This portfolio is a summary and conclusion on media studies relating to media content and audiences . The purpose of the portfolio is to outline how media , through quantitative and qualitative analysis , are able to produce meaning. Film theory and criticism is relevant to content analysis as it best illustrates the difference between media content , media form and media substance ,this topic will be discussed as it emphasises the way in which content , form and substance contribute to the production of meaning. The second part of the portfolio will be on media audiences, the nature of audiences , their needs, how they interpret media messages and about the social and cultural context of media consumption . To best understand the behavioural and cultural impacts on media audiences and their uses and understanding of the media , field research will be discussed and explained. The portfolio will in conclusion deal with the measuring of media audiences , the different methodologies and techniques, and for a purely theoretical illustration of the audience , psychoanalysis and television will be discussed to provide understanding of the role of conscious and unconscious structures in the understanding of the viewing experience of film and television.
2 QUANTITATIVE CONTENT ANALYSIS
Contexualising the research
2.1 Research problem
The purpose of this research is to establish the frequency and the amount of coverage given to crime stories compared with educational stories , and the priority given to each of the stories in The Citizen newspaper , over a period of five days on their front page, in order to ascertain how The Citizen covers crime versus educational stories, and wether education is given less priority compared to crime or vice versa.
2.2 RESEARCH QUESTIONS
Of the five days of research, how many times was a crime story reported on the front page of the newspaper compared to an educational story?
Did the newspaper contain any educational stories on any other sections other than the front page?
What were the recorded sales figures on days when a crime story was reported on the front page compared with an educational story?
Research will be conducted over five consecutive days during the last week of April within this current year. The Citizen newspaper is distributed nationally in South Africa while its core readership is mainly in Gauteng, this will be the targeted distribution site
Quantitative content analysis
Content analysis is a research method for the objective , systematic and quantitative description of the manifest content of communication . ( Berelson 1952: 18 ) Quantitative means that the analysis should give precise and accurate results as quantitative data are always numerical values or frequencies where the information revealed by statistics needs to be interpreted before the meaning becomes clear . (Holsti 1969: 3-5)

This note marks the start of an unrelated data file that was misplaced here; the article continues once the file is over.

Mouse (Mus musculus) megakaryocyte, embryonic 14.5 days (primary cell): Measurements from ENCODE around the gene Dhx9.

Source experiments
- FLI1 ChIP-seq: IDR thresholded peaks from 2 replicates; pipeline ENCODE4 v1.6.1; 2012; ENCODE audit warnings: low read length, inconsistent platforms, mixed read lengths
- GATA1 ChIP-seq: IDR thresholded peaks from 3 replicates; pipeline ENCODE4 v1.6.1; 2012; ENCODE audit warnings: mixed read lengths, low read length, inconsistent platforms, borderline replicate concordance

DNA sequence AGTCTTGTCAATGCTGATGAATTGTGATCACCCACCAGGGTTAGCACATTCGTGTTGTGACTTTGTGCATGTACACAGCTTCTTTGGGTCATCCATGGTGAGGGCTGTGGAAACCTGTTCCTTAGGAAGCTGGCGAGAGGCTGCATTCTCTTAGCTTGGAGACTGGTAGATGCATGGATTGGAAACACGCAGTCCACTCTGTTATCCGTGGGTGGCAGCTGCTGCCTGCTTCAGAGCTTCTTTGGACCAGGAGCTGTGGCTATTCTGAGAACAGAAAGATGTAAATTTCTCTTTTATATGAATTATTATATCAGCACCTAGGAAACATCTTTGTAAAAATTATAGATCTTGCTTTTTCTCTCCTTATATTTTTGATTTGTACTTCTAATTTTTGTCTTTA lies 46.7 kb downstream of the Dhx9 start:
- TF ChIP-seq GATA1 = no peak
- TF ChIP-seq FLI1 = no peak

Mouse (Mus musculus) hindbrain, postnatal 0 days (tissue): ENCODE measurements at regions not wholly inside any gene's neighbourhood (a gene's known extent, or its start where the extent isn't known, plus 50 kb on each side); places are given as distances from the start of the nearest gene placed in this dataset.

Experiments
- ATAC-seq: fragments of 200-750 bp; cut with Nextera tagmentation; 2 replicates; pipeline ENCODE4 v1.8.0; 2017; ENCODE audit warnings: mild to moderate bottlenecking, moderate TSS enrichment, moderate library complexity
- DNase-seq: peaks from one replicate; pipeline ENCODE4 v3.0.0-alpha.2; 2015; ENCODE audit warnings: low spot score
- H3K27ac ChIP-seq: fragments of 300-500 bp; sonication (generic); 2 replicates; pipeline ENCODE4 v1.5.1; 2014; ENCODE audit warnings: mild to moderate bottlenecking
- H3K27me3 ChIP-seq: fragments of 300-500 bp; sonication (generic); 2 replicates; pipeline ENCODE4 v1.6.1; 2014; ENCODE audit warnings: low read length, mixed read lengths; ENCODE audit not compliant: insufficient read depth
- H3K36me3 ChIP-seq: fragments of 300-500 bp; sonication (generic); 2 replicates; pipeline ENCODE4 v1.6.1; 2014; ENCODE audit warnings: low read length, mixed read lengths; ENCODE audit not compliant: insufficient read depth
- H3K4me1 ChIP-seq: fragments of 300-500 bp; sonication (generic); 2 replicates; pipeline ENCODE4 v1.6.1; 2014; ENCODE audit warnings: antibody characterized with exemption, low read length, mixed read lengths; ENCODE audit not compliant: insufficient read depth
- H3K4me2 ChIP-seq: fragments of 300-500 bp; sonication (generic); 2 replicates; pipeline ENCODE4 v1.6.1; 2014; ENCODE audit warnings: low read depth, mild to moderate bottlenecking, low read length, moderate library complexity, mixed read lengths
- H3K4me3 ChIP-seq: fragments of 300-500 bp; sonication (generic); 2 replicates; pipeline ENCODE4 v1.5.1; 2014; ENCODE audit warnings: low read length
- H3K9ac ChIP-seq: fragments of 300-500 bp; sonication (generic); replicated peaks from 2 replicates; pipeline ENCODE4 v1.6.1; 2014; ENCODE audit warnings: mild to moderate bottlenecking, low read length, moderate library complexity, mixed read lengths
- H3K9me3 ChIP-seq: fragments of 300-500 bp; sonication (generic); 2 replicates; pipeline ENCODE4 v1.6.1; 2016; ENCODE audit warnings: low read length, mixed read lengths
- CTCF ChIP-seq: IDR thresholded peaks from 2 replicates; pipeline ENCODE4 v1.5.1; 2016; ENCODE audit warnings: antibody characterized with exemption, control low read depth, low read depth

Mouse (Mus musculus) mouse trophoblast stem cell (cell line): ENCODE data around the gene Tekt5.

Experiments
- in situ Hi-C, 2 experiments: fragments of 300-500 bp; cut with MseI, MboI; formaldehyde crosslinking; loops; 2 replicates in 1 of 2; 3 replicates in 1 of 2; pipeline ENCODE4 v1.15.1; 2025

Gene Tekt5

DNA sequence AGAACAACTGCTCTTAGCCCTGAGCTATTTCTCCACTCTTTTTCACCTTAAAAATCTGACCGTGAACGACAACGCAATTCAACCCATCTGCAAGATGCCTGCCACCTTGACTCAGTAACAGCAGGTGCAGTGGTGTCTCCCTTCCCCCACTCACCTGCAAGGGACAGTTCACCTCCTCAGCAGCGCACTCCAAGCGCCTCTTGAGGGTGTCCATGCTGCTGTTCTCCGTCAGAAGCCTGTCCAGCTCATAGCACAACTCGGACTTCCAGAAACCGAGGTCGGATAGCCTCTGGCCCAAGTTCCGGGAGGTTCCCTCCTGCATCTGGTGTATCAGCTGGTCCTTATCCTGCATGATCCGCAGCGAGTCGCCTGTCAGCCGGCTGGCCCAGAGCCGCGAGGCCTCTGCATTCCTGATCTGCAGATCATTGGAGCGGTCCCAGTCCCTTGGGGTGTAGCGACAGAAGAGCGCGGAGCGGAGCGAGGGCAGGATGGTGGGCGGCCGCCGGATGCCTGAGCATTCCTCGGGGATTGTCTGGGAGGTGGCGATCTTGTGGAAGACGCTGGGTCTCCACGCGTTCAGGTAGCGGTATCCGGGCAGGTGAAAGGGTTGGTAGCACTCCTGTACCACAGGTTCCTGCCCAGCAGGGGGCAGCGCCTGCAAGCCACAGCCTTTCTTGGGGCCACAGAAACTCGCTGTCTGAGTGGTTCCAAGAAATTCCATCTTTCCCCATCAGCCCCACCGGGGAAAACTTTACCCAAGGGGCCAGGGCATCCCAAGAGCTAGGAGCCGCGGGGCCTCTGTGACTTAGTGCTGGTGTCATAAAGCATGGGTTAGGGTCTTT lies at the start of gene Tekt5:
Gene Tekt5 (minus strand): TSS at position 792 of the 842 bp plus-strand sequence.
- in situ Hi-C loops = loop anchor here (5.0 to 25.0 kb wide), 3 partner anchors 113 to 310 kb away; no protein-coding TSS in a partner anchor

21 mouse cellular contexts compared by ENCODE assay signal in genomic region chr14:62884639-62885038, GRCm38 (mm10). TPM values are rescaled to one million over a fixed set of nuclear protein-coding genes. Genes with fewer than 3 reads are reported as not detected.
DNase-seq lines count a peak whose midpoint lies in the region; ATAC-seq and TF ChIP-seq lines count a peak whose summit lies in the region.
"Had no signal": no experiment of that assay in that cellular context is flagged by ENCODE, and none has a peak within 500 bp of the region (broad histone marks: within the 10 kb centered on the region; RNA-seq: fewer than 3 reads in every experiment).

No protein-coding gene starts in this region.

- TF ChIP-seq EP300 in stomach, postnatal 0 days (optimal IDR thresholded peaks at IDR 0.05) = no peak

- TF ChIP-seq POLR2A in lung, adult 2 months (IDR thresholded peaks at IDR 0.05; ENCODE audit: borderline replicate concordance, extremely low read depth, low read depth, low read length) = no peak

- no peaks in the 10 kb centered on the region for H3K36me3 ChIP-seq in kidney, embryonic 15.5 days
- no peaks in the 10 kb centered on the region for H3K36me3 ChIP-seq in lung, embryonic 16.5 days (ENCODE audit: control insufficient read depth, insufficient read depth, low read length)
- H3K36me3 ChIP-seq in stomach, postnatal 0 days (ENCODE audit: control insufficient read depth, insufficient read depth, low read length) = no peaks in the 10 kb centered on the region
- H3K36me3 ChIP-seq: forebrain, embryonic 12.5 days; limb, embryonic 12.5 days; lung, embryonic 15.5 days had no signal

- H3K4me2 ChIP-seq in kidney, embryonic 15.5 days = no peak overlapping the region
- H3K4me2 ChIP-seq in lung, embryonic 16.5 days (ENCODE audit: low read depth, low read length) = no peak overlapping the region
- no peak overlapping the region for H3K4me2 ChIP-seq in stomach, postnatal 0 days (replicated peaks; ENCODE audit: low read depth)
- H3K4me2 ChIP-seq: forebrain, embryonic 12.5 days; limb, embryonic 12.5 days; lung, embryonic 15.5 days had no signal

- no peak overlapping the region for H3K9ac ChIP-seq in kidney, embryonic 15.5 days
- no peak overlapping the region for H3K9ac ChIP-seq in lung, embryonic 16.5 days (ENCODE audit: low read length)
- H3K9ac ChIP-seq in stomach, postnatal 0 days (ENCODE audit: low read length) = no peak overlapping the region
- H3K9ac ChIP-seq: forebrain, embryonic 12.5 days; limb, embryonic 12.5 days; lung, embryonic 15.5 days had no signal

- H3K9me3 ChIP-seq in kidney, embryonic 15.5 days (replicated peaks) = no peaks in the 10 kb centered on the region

Unit of analysis
The below measurable units can provide a standard method of analysing the data, which can be counted and categorised .
The number of educational stories and crime stories will be the unit of analysis.
The below measures will be used:
Establish the frequent distribution of the word “violence” and “education”. Time/ space
The frequency and the amount of coverage given and the number of pages allocated to each story, so as to reveal which story is given priority.
Categories will be the meaningful groups into which the above unit of analysis will be allocated .
Types of violence
For example: Domestic violence, religious violence, sexual violence and physical violence
Types of education
For example: Formal, Informal or non-formal education.
Categorising of days
For example: Day 1, day 2, day 3, etc…
Allocated number of pages
1 page, 2-3 pages, 4 and more pages.
As illustrated in the chart The Citizen had covered more crime stories over the five days as compared with educational stories. For four days the front page of the citizen covered politically inspired violence with each story covering the entire front page or more . An educational story only appeared once in the front page of the newspaper but more frequently in other parts of the newspaper, either in the middle pages or the last pages . The word ‘violence’ dominated the newspaper overall . The Citizen has also reported high sales over crime stories as oppose to educational stories that do not sell much. As a result the newspaper limits coverage of educational stories on the front page in order to keep high sales.
3 FIELD RESEARCH IN MEDIA STUDIES
The Department of Communication has recently launched a public awareness campaign on television informing viewers and residents in Pretoria about the migration from analogue to digital transmission, the campaign was followed by criticism that the majority of the Pretoria residents are still unsure about the migration.
The aim of the study is to assess the awareness and concerns from the community members concerning the matters of digital migration, to try and establish if the campaign was effective and if Pretoria residents are aware of the migration and have any related concerns.
The number and composition of the focus group
Two focus groups made up of 12 residents from the locations/ townships and 12 residents from the suburbs/ urban areas in Pretoria Were interviewed .
Through purposive sampling we selected participants from households with two or more televisions who have access to more television sets and could exercise a choice of programme selection which increased the likelihood of coming across the campaign.
The interviews were conducted over the weekend at a community centre, one in the township and another in the suburban area.
On the day of the interview video cameras were used to capture the interviews and the participants were offered a reward of the captured clips being used as part of further campaigning and advertising, the possibility of being on TV and winning a family getaway. Because there was a chance of participants taking on ‘acting roles’ participants were advised to be honest in responce and behave naturally. We encourage the participants to be completely at ease, speak freely and voice their views. The day was fun- field day where free food and beverages were served to all the participants and after interview games were played. The day can start with each participant completing a Yes/No questionnaire to determine if they are aware of the campaign and the original clip can be screened prior to the interviews. The discussions that followed took on a natural flow with a moderator to guide the interview where the need rose.
The interview guide asked the following questions:
1. Where you aware of the campaign prior to today?
3. Is it an effective campaign ?